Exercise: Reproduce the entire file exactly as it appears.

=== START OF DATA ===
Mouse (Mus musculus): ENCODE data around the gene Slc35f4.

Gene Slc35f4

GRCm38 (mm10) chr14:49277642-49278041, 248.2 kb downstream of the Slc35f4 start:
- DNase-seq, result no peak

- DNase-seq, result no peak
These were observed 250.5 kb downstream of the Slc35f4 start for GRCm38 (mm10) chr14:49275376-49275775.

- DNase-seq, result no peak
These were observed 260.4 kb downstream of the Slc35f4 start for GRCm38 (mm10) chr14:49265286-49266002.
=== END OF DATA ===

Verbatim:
Mouse (Mus musculus): ENCODE data around the gene Slc35f4.

Gene Slc35f4

GRCm38 (mm10) chr14:49277642-49278041, 248.2 kb downstream of the Slc35f4 start:
- DNase-seq, result no peak

- DNase-seq, result no peak
These were observed 250.5 kb downstream of the Slc35f4 start for GRCm38 (mm10) chr14:49275376-49275775.

- DNase-seq, result no peak
These were observed 260.4 kb downstream of the Slc35f4 start for GRCm38 (mm10) chr14:49265286-49266002.